AI: Well this album has probably taken me about 10 years to actually put together. The two songs you will probably know are a cover of ‘I Fought the Law’ and one of my co-writes with Ian Brown ‘My Star’. The oldest song on the album is ‘Murassi’.
Some people know the other songs from support slots with Ian Brown, Paul Weller, The Corel and Richard Ashcroft at the Old Trafford cricket ground. We also play to the audiences of Marillion, Asian classical functions, drum and bass nights, anything. It’s the fact we cross over so many genres of music that makes me happy.
One day we play art centres then another we’ll play a Pub in Ireland then, on to tours of Syria and Libya. Also the usual places like in Camden or where ever, its right across the board.
For me its that thing of music being the universal language, it really does seem to ring true and that’s what I’ve always wanted to do, write music that unites people, I’m about making friends me, not enemies, positivity in music, and not wasting your time. I want to enjoy creating music and for other people to enjoy it too.
LTW: Is the album just you and Dalbir or have you had others musicians come in and play on it…
AI: Well I released an EP a long time ago with Paul Weller, Steve White, Mani and Inder Goldfinger but the songs were never the way I wanted but they have evolved through touring with Dal..
When I did my first album “Lahore to Longsight” I never even released that album, this is the strange thing about me and my music; I never released it but the album was choca with players, Manchester players and London players like Mani, Reni, Steve White, Inder Goldfinger, Denise Johnson and Paul Weller. Andy Rourke and Mike Joyce were the rhythm section of the band but I never released it.
The E.P “Middle Road and Kills Me” are on this album but now it’s closer to how I want the music, Dalbir Singh Rattan is the tabla player and only other musician on this album because we are a band of two. The chemistry and vibe really works, it’s like telepathy!
It was great with Andy and Mike but it wasn’t the definitive band for me because I wanted to take it further afield to music that they probably wouldn’t listen to. The Asian side of it and the different selections of it really require a foot in many cultures. I’ve probably put it across in a more punky manner but I wanted it to work with some one who would find it second nature, like when I’d go off on a mad tangent hoping they could keep up, if not lead the way and Dal is an artist who can do just that. He’s the ‘punk rocker’ of Tabla!
I’ve also done a version of “My Star” on this album, it’s an acoustic version because there’s songs I’ve done in the past that I’ve always wanted to interpret myself. No managers singing backing vocals!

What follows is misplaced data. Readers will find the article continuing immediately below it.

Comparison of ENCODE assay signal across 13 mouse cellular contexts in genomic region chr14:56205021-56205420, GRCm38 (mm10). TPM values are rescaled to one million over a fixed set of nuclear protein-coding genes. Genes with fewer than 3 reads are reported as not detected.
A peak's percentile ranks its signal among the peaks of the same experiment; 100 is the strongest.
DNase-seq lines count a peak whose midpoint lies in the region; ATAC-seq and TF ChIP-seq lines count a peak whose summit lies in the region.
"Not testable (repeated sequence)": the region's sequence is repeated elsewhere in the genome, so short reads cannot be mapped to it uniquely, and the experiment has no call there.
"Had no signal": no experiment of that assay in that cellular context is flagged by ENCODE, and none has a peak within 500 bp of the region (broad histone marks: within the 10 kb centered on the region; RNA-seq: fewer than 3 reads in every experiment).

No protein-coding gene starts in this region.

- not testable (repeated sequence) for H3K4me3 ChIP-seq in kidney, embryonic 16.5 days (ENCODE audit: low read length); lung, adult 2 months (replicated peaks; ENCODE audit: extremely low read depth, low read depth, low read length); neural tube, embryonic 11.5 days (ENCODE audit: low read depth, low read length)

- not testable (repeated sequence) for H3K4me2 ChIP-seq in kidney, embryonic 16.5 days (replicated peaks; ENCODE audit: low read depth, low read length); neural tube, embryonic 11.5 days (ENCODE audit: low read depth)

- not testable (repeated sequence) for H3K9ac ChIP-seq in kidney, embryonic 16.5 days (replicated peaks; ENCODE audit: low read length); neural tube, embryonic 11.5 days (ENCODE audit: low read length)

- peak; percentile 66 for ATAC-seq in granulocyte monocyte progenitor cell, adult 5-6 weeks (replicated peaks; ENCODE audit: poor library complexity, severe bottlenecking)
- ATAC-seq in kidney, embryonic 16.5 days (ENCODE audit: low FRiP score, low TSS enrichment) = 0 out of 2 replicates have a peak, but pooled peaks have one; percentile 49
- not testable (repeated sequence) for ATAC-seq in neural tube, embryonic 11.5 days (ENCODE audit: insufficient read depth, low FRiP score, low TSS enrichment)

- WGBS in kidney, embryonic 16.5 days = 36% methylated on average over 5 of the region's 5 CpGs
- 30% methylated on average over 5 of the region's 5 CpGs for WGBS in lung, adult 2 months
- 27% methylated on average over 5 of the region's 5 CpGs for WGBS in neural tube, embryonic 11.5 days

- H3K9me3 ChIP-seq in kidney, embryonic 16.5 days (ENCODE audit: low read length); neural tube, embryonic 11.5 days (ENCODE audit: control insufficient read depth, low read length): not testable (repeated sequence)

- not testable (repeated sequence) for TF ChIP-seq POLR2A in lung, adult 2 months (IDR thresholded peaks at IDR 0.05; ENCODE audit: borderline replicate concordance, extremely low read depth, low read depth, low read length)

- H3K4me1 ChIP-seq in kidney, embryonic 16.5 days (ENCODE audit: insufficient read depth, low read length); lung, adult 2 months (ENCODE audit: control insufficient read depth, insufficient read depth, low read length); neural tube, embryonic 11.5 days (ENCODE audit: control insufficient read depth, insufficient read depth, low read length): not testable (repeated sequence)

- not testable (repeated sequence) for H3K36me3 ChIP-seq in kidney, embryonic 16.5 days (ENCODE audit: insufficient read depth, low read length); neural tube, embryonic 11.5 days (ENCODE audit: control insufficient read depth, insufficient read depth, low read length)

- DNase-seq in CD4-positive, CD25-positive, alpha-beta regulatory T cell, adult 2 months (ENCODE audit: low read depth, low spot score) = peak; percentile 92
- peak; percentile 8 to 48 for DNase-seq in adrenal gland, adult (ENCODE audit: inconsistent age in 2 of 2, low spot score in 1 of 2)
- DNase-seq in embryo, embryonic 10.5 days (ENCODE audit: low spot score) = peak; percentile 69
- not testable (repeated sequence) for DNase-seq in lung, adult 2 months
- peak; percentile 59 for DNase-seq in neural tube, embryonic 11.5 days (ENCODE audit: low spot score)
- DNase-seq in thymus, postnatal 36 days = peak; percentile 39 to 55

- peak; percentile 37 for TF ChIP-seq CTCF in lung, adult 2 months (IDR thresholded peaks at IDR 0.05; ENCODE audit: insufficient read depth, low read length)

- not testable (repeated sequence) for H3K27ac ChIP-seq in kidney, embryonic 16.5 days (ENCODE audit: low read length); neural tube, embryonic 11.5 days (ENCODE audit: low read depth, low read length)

So when I did “I Fought the Law” which was a cheeky thing to do but I just wanted people to hear what we could do with it, take a song and make it our own.
My Star musically was my own but again I wanted to do some thing with it in our band style. I’ve gone and done exactly that except I’ve got ‘marching band’ tables on it. That’s a first!
There’s an old song on there that Melody Maker had on these compilation ‘Ape’ cassettes they used to do. It’s been like an anthem for me, it’s an instrumental called “Murassi” and you can actually hear part of it on the beginning of “Cant See Me” where you hear like an Indian Sitar but its electric guitar. It’s been used in various places on the 2nd Ian Brown album as well on Golden Greats, just before “Getting High”. We took the whole of the Chinese guitar middle 8 of Murassi and put it on there. This old track does mean a lot to me and has been through a lot, sampled on two Ian Brown albums, released on front covers of magazines, sampled by Nimrod Levin (Israeli Pop Star) and given away free.
So, I wanted to do some thing with it acoustically with Dal. We played the prestigious ‘BBC Maida Vale Sessions’, no overdubs, completely live which is just the definitive Murassi version I put on the album warts n’ all!
LTW: And finally Aziz what’s your thoughts on The Stone Roses reunion and them getting back together again…
AI: Well my initial thoughts were “every body entitled to change their mind” and I always knew it would happen!
Your talking about a bunch of guys who were best mates who had a fall out and regardless of who was to blame, when friends fall out its always about who’s going to apologise first – it was all a matter of time when people would get together and who would be the first to say some thing.
So once that’s all out the way, who said what and who’s to blame and so on, when that’s all out the window you remember the friendship you had, its interesting as well that they’ve all been playing and progressing through the years being older so its going to be interesting!
Personally, playing with that band showed me so much, I was a bit of a snobby musician in a lot of respects and thought I knew it all and they showed me I didn’t.
John Squire showed me, musically, about song writing and guitar playing from a completely different perspective through learning the songs and learning his parts. It showed me new influences, lyrical depth, tones of guitars. To be handed a 1959 Gibson Les Paul to play on stage, all these things, to hear them, to play them, to feel them and to smell them it just made me realise about the songs and writing of the music, the chord’s and the sound of these instruments through the amps John used to use, every aspect of it was teaching me and I was progressing and its made the musician I am now , the song writer I am now and saving me from ending up a muso who only plays music for other musicians, it gave me a perspective and freshness that I now have.
I share music now with people around the world… thanks to him and Ian, Mani, Robbie and Nigel and everybody who’s connected that Roses camp, especially the fans and the friends, everybody.